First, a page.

And when the president saw his top White House aides at the hospital he cracked:

'Who's minding the store?'

George Bush was minding the store. And, while Bush was en route back to Washington from a trip to Texas, Secretary of State Alexander Haig told a news conference, 'As of now, I am in control here at the White House.'

McCarthy, 32, the wounded Secret Service agent, was shot in the back -- the bullet also lodging in his lung. He was in serious condition.

Delahanty, the 45-year-old district police officer shot in the neck, threw a flying tackle at Hinckley despite his grave wound. Delahanty was in serious condition at Washington Hospital Center.

The presidential limousine, a veritable fortress on wheels, had bullet dents and a windshield cracked and pockmarked -- but not penetrated -- as testimony to the assassination attempt.

Eight hours after the shooting, there were words of slight encouragement on Brady's condition.

Nofziger said doctors had completed more than five hours of surgery, and that 'The prognosis is certainly better at this moment than it was earlier this afternoon.'

'His vital signs are stable. His pupillary reflexes -- that's the reflexes of his pupils in his eyes -- are normal. Dr. (Arthur) Kobrine feels that there may be some impairment, but he doesn't know how much at this time, nor will he be able to know for quite some time.'


White House spokesman Larry Speakes said Bush would sit in for Reagan Tuesday at meetings with the Cabinet and congressional leaders.

Asked if Reagan had delegated presidential authority to Bush, Speakes replied:

'There has been no cause for that. There is, for your information, an automatic assumption of command authority which requires that no steps be taken.'

A young man outside the hotel says he never will forget the look on Reagan's face when the shooting started.

'You could see the feeling on his eyes. Reagan was in a state of shock ... of fear. It will be etched on my eyes forever.'

At the hospital, witness Willis King said Reagan arrived 'holding his left chest with his arm.'

'There was blood on his shirt. His coat was open and I could see the blood ... it was running down his shirt,' King said.

Inside the emergency room, third-year medical student Franklin Edwards of Salt Lake City said Reagan was unruffled.

But then, he added, the resident 'felt a little dizzy' and was asked to lie on a stretcher.

Reagan, he said, responded to all orders without hesitation. Attendants sliced off his clothing with surgical scissors. When they saw blood pouring from the wound, a tube was inserted in his chest.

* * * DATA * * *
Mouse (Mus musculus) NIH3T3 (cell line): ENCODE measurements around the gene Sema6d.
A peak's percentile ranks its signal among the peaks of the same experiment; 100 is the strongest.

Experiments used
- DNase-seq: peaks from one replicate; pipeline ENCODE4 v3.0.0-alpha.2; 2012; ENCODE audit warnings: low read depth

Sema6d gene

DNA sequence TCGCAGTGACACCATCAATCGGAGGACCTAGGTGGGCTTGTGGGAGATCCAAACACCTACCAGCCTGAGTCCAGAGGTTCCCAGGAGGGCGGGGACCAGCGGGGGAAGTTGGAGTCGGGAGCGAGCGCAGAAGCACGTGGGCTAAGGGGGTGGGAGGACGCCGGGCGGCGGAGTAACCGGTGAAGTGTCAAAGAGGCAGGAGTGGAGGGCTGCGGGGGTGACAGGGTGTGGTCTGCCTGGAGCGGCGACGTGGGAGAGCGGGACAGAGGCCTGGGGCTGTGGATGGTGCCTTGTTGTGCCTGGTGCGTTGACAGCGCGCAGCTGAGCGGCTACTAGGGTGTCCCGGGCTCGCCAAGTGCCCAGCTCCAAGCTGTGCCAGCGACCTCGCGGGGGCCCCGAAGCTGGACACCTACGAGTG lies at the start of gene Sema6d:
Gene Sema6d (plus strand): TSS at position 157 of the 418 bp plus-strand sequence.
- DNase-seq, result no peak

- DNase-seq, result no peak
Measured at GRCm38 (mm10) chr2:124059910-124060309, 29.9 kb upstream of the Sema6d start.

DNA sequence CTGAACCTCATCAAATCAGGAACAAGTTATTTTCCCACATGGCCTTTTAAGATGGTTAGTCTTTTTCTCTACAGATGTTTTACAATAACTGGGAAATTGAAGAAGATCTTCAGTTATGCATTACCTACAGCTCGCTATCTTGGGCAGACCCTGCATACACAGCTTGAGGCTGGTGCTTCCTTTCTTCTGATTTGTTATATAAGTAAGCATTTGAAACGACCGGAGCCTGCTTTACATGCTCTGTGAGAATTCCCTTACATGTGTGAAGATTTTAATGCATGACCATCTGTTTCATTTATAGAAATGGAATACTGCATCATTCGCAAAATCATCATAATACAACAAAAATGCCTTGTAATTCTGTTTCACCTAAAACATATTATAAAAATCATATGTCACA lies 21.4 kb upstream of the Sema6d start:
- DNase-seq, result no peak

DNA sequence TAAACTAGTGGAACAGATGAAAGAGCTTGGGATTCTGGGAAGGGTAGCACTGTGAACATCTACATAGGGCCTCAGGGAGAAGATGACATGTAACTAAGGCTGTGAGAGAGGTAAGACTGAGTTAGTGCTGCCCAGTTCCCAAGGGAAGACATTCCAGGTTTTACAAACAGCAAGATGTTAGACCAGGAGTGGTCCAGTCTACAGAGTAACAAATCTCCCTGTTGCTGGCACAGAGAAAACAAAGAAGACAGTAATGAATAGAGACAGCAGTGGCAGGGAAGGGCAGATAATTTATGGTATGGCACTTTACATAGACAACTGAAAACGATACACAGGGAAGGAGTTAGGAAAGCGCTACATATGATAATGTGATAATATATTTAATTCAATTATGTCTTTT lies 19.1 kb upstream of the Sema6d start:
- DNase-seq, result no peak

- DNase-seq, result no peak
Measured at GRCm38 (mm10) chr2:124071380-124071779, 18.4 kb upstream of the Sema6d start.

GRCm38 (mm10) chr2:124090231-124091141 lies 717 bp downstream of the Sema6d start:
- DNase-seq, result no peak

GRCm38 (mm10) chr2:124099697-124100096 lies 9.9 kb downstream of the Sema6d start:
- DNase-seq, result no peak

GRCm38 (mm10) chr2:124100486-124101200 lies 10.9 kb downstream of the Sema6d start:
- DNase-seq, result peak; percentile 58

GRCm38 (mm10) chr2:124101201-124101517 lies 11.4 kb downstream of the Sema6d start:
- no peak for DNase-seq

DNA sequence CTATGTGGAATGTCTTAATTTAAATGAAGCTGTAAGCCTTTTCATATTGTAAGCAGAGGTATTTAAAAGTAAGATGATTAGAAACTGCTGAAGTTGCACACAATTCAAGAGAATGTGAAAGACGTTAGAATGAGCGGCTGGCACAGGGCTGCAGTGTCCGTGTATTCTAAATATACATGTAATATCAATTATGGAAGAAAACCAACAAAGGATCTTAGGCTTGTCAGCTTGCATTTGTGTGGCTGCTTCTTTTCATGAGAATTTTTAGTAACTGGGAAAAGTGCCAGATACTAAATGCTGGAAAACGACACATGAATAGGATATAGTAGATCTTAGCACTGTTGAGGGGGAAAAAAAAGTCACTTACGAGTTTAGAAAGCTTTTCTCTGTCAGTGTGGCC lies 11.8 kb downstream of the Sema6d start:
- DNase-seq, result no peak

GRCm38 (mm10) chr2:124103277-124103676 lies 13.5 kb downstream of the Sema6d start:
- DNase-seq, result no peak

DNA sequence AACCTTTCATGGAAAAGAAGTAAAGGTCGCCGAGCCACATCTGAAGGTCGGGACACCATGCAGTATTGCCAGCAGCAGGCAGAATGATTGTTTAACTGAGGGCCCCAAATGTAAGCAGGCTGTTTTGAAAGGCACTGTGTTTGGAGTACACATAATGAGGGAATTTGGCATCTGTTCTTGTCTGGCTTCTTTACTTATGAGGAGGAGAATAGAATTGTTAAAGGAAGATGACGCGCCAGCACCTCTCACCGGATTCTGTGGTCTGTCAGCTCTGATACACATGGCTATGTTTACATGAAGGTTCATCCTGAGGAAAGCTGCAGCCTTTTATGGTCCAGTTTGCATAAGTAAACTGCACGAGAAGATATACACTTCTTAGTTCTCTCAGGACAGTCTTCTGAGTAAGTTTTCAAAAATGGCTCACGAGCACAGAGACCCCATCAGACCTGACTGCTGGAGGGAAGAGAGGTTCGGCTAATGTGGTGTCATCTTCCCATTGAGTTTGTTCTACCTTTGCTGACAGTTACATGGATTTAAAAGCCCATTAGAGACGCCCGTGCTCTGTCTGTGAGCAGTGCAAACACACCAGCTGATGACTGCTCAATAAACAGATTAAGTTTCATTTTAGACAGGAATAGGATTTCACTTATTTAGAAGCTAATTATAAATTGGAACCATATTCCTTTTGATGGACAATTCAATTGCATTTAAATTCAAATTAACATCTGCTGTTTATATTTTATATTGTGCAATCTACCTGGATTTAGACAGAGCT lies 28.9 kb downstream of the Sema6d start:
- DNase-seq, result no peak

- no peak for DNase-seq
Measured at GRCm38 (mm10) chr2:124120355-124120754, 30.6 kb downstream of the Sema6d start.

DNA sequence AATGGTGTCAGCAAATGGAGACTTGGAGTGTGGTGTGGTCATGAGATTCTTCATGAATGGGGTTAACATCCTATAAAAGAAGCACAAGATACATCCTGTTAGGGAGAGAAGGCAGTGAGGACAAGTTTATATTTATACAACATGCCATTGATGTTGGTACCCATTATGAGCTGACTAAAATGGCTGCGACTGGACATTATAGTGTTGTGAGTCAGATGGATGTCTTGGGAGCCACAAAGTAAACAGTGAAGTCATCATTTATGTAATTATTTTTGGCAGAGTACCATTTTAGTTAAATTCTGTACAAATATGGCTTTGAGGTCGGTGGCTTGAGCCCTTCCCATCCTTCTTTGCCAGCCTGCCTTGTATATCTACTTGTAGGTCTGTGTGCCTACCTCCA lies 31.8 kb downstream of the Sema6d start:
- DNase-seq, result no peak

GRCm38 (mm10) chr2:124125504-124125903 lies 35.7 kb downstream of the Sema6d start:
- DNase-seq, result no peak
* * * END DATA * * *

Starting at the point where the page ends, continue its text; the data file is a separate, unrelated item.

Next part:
The president was administered about 2- quarts of blood.

Although there was little they could do, the Cabinet gathered at the White House and assured reporters government functions were operating without interruption.

Haig said he had called foreign capitals to tell them of the shooting and to assure them of Reagan's recovery and that the assassination attempt was not linked to any international conspiracy. He said thee was no special alert for the U.S. military.

Just last week H. Stuart Knight, the director of the Secret Service, said in an interview that major steps had been taken to increase security for the president since John F. Kennedy was assassinated in 1963. But he said a president is most vulnerable when in public -- especially when his appearance is announced in advance.

Reagan appeared frequently in public during his sucessful 1980 campaign and has not curtailed his public appearances in the first 70 days of his presidency.

There were no significant security threats during the campaign, and the only time he received a scare was on the first day of 1976 campaign when a man who pointed a toy gun at him in an audience in Florida was arrested.

Monday's attempt on Reagan's life reopened ugly scars that never seem to heal in a nation whose recent past is a scorecard of violence and death of its famous and its vulnerable.


John F. Kennedy and civil rights leader Medgar Evers in 1963; Dr. Martin Luther King Jr. and Sen. Robert F. Kennedy in 1968 -- all fell to assassin's bullets.

Gov. George Wallace, permanently crippled in 1972; civil rights leader James Meredith in 1966; Vernon Jordan, head of the National Urban League in 1980 -- all survivors of assassination attempts.

In all, five of the 40 American presidents have been shot while in office -- Abraham Lincoln, James Garfield, William McKinley, Kennedy and Reagan. Only Reagan survived.

Theodore Roosevelt was shot and wounded after he left office. In 1975, two unsuccessful attempts were made within 27 days on the life of Gerald Ford.

From Plains, Ga., Jimmy Carter wished his successor 'a speedy recovery.'

And in New York, former President Richard Nixon's daughter Tricia Cox said her father is praying for Reagan.

'My family's prayers are with the president and his family and for all the wounded and their families and we hope that they will all live to see a brighter day,' she said.